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City must act on climate change targets now, says coalition of environmental groups (Correction/event postponed)

A '2050 Is Too Late' town hall is planned for a future date
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Correction: The May 19 discussion panel event has been postponed. No new date has been set at this point. This article has been corrected to note city council set an interim target of a 45 per cent reduction by 2030, along the way to reaching 100 per cent net-zero carbon in the community by 2050, as well as five-year reviews of the city's goal of being 100 per cent powered by renewable energy sources by 2050.

A coalition of local environmental groups is calling on the city to step up efforts and set interim targets as the municipality strives to reach its 2050 climate change goals, suggesting there’s “little to no accountability” for current decision-makers otherwise.

“We wouldn’t take a child to Kindergarten expecting the teacher to tell us they won’t be evaluated until (high school). That’s essentially what we’re doing with this,” said Evan Ferrari, executive director of eMERGE Guelph Sustainability in a news release. “It’s really problematic and all the science is suggesting we need to be done a lot earlier.”

Joining eMerge in the coalition are Transition Guelph, Wellington Water Watchers and Greenhouse Guelph.

“It’s going to be a growing coalition,” noted Ferrari. “There are many groups in Guelph that are working on climate change.”

In 2018, city council set two climate change goals – one to make the entire community carbon-neutral by 2050 and another to make city operations, such as recreational facilities, public works, transit, administration offices and more, 100 per cent powered by renewable energy sources by 2050. The latter target is to be reviewed every five years.

As it stands now, 23.6 per cent of city operations are powered by renewable energy sources, states the city’s website. Most of that is provided by digester gas and renewable energy flowing through the provincial power grid.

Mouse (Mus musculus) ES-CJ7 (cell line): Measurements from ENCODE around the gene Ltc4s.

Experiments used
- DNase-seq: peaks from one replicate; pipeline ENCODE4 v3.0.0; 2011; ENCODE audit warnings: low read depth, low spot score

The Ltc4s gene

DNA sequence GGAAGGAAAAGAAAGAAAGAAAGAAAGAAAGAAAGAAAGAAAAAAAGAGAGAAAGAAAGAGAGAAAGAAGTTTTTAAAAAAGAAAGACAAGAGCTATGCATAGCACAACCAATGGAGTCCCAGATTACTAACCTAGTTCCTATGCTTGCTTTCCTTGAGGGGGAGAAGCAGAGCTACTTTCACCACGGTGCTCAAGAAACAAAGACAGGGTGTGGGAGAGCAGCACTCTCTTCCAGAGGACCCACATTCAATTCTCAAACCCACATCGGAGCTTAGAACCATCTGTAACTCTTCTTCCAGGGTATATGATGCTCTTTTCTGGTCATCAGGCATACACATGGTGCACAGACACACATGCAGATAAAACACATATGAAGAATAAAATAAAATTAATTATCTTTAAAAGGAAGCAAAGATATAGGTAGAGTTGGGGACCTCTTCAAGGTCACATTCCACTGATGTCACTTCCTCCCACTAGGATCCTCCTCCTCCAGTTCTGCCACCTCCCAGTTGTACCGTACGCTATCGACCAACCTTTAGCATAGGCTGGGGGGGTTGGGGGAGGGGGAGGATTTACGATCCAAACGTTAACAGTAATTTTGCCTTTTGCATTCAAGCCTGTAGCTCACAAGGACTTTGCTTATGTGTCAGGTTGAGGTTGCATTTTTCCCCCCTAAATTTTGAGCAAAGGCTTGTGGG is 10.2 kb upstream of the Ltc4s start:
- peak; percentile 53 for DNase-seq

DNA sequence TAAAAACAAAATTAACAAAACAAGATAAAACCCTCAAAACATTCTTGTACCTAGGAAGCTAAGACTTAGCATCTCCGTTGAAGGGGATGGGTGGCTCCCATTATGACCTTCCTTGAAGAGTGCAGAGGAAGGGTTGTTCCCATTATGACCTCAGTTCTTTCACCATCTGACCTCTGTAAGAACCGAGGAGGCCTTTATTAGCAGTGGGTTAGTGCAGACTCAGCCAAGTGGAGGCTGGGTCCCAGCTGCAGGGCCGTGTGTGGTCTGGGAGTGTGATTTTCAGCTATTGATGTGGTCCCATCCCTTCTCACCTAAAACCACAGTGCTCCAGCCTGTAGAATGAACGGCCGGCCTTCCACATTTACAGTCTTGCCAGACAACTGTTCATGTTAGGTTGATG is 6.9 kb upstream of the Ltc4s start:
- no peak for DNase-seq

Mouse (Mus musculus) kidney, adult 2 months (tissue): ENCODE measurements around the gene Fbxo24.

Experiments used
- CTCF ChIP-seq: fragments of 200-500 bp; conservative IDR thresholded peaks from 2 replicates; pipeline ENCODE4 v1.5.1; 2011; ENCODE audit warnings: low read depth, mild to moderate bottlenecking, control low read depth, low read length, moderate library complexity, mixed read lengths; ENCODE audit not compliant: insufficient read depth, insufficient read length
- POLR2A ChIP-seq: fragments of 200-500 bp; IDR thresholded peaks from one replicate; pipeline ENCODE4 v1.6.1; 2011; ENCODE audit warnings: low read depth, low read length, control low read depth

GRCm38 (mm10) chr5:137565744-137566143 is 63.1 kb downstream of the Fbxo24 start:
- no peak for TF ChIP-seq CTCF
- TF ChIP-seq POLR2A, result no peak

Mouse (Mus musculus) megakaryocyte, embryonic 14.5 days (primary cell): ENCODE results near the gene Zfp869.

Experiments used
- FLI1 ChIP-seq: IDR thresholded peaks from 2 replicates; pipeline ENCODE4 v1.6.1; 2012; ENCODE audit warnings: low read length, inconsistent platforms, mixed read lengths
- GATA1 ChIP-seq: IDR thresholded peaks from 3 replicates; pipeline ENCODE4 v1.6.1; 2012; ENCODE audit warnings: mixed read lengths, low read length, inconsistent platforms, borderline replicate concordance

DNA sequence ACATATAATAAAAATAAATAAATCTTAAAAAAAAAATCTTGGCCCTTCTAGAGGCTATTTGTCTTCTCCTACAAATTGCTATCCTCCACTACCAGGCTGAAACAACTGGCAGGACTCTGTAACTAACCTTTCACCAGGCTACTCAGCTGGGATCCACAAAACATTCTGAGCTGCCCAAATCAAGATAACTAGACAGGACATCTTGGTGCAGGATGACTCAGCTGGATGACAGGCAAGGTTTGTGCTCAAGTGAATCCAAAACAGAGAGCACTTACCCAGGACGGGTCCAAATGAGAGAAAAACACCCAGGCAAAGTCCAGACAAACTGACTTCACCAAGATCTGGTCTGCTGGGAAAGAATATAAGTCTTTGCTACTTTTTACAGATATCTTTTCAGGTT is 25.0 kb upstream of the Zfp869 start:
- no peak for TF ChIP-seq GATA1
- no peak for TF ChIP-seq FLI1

With a 2050 goal, with an interim target of 45 per cent by 2030, that leaves “little to no accountability” for the current crop of decision-makers, the coalition claims.

“We absolutely need to have concrete plans year to year,” said Arlene Slocombe, executive director of Wellington Water Watchers. “If we don’t do them, then we’re not taking it seriously.”

Greenhouse gas emissions from city operations rose by 0.02 per cent between 2018 and 2019, reaching nearly 24.37 million kilograms of carbon dioxide equivalent, notes a staff report released last fall.

Because of the pandemic, the coalition anticipates 2020 saw a decline.

"If there are silver linings these days, it’s that if the need is really strong, we can pull together and make changes that … alter systemic structures and make really big changes that weren’t possible in our framework before that,” said Slocombe. “(Climate change) needs to be treated like the crisis that it is.”

The coalition is calling on city council to move up the net-zero carbon and 100 per cent renewable energy timeline, set more interim climate change targets, entrench climate change action in the official plan, and empower city staff to bring forward ideas for fighting climate change.

“This discussion needs to happen now,” said Ferrari. “If we continue to put it off, we’re not going to get anywhere.”

To that end, the coalition is set to host a virtual panel discussion event dubbed “Guelph: 2050 is too late” on Wednesday, between 7 and 8:30 p.m.

Panelists include Coun. James Gordon, adjunct University of Guelph professor Hugh Whitely and Rob Kerr of Robert J. Kerr + Associates.

“It’s meant as a starting point,” Ferrari explained. “We want to continue this discussion over the next few months.”

Go here to register for 2050 is too late town hall.


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Richard Vivian

About the Author: Richard Vivian

Richard Vivian is an award-winning journalist and longtime Guelph resident. He joined the GuelphToday team as assistant editor in 2020, largely covering municipal matters and general assignment duties
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